Gertrude Ivory, Charlottesville’s Associate Superintendent for Curriculum and Instruction, said Dahl had expressed interest in moving to the high school and so when the principal position opened up, she said Dahl was the perfect person to take on the job.
“We could see that she was a rising star,” Ivory said. “We dealt with first year principals before, we were pretty confident that she could handle it.”
Dahl did face some challenges at CHS when she started. While the number of referrals and suspensions had dramatically dropped over the past few years under former principal Thomas Taylor, the graduation rate also declined over 6 percent in 2013 and the dropout rate rose from 6.2 to 10.2 percent.
Dahl said they have responded to the drop in numbers by offering tutoring and remediation earlier in the year, and Saturday make-up days for students that can’t stay after school because of other commitments including jobs or afterschool sports.
“We’re looking at taking a more proactive approach with students who might be showing signs of not being on track or struggling in certain areas,” Dahl said.
And according to Dahl, the unofficial numbers so far show increases in the graduation rate this year.
Mace, who teaches U.S. History, said teachers’ hearts immediately went out to Dahl when she was named principal with so little time to prepare for the challenging position.
“It was a really, really tough situation for everyone involved and I think Jill did a great job of rising to the challenge,” Mace said. “Jill has been the consummate professional, she has been really responsive to teachers needs, very student focused and she has been everything that we would have hoped for in a principal.”
Parent Teacher Organization President Lisa Drake also said the transition was smooth and she has been pleased with her involvement.
“From my standpoint it seemed fairly seamless with Jill coming on board,” Drake said. “She was incredibly approachable, and positive, and excited and embracing of whatever the PTO could and would be doing.”
Dahl, who is the mother of two sons, said she also tried to keep calm in the school and maintain a good relationship with students.
“Something that I heard consistently was that the kids knew there were clear and consistent expectations,” Dahl said. “I feel like I kind of took on this mom mentality with some of the kids because they knew I could give them the ‘look’ or I just had to make myself present.”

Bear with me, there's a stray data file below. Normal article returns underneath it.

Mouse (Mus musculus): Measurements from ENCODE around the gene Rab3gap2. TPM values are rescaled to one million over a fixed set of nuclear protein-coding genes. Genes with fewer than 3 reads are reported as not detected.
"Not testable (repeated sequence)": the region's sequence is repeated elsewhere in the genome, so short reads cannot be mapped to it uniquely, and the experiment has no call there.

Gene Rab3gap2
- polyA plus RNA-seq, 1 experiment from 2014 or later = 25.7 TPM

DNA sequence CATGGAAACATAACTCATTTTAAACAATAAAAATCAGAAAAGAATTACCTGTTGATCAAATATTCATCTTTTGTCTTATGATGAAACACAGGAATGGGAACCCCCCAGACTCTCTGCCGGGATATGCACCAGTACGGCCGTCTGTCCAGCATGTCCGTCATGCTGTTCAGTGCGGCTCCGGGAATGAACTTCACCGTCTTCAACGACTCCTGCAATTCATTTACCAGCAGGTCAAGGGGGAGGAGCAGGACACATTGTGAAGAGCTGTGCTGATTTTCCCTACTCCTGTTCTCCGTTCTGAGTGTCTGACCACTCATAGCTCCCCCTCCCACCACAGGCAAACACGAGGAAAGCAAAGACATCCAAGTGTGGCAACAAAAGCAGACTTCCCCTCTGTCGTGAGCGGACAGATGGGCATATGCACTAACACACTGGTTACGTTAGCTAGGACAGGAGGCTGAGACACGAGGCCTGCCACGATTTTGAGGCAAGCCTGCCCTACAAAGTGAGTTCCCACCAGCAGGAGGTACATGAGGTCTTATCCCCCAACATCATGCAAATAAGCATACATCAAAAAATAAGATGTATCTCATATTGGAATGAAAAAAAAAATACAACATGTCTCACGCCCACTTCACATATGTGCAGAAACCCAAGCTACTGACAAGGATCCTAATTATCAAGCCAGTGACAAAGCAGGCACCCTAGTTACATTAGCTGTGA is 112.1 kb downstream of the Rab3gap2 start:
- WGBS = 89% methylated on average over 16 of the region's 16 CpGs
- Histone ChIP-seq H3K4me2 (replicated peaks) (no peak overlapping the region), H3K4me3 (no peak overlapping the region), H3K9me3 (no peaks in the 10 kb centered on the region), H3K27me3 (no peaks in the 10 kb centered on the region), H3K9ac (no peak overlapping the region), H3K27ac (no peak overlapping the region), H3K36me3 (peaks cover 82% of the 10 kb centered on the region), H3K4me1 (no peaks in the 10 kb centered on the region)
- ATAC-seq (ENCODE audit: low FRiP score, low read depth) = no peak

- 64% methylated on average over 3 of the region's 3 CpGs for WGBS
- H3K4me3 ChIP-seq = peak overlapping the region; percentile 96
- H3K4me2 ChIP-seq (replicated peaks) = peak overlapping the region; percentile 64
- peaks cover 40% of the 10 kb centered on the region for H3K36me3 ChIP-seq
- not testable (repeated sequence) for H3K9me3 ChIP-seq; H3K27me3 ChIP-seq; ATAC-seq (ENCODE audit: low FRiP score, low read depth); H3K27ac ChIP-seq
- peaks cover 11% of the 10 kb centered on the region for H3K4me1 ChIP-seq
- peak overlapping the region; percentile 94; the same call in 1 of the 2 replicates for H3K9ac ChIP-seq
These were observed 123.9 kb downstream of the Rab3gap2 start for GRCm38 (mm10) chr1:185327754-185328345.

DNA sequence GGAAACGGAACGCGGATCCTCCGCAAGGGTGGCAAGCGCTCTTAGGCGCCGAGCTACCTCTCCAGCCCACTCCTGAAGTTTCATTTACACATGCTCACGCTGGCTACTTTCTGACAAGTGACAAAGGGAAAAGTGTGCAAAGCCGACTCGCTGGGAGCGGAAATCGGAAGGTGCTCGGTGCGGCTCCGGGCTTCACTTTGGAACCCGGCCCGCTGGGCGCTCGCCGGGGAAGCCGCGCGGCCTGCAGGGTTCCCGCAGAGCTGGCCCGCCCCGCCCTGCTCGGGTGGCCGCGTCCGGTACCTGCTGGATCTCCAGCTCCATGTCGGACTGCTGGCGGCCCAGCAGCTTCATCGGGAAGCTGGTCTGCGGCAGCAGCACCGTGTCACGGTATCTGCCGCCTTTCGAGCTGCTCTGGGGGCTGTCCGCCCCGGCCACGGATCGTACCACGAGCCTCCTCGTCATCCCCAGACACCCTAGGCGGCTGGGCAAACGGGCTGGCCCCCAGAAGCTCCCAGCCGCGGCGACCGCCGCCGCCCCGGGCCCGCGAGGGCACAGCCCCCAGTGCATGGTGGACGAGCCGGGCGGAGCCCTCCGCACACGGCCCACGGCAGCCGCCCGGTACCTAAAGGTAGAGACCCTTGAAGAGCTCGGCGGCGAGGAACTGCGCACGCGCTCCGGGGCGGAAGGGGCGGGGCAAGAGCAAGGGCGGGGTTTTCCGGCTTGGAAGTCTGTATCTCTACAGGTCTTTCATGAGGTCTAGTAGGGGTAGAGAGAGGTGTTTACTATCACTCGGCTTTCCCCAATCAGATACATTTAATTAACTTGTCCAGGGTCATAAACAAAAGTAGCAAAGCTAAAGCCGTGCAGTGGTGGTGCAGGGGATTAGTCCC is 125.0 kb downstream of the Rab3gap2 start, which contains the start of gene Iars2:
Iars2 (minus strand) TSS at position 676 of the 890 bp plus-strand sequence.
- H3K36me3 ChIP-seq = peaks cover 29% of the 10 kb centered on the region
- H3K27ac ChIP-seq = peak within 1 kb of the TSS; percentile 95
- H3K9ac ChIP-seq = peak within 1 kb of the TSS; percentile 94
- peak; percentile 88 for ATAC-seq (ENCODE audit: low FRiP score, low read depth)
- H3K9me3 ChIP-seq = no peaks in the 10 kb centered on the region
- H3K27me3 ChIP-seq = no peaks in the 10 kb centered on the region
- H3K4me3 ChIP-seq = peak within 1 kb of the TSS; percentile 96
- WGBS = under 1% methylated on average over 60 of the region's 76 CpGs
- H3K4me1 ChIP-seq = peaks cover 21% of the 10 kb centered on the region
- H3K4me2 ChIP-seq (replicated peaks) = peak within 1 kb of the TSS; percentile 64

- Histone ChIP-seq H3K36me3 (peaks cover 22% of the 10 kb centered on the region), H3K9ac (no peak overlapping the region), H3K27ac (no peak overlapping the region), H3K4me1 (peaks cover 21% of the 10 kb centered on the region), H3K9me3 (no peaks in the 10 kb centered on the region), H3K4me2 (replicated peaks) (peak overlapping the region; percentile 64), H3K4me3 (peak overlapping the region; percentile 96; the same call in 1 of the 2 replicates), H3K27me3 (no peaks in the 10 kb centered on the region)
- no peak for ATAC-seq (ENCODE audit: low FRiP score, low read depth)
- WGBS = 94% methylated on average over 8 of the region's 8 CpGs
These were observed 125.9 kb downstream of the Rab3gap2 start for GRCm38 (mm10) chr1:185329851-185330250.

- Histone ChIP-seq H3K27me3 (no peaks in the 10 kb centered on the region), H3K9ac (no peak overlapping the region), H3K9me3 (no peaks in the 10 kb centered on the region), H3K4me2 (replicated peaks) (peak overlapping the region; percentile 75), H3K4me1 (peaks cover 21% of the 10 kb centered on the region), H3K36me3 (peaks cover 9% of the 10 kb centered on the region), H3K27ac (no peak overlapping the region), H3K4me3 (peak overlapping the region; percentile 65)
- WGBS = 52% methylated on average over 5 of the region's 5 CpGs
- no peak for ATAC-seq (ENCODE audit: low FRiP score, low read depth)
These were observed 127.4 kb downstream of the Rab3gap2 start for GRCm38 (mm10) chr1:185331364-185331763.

Four weeks before students refill the halls inside CHS, Dahl is at work with her administrative team, which now includes another new assistant principal. And while a full summer may seem luxurious compared to last year’s shortened preparation time, it stills goes by quickly.
“I’m amazed at how much work there is going into it, which even amazes me more that we pretty much accomplished this in a weekend last year,” Dahl said.
But the large white board that hangs in Dahl’s spacious office and that Dahl calls the “brain dump” has more words than white space on it. One of the ideas on the board that Dahl is pushing for this year is to create more school pride among students and staff.
“CHS is such a unique place. It’s so diverse and there are so many amazing components to it,” Dahl said. “We have many places where there is great pride about this program or that program… and those are all important and they all need to be celebrated, but I also want to see our students be proud of just being a CHS Black Knight, and really defining what that means.”
Increasing school spirit can be a challenge but Dahl has some specific ideas including team building among students and staff, grade level activities, bringing back pep rallies, developing mentorships between upper and lowerclassmen and enhancing freshmen orientation during the summer.
CHS has now had three principals and one interim principal over the past seven years and when asked whether she plans on staying, Dahl’s answer seemed pretty confident.
“I hope so. I hope so,” Dahl said. “I don’t see what would take me from here. I feel like I’m really well supported. The people I work with are amazing and you can’t always say that in the workplace. So as long as they’re willing to have me, I’m here.”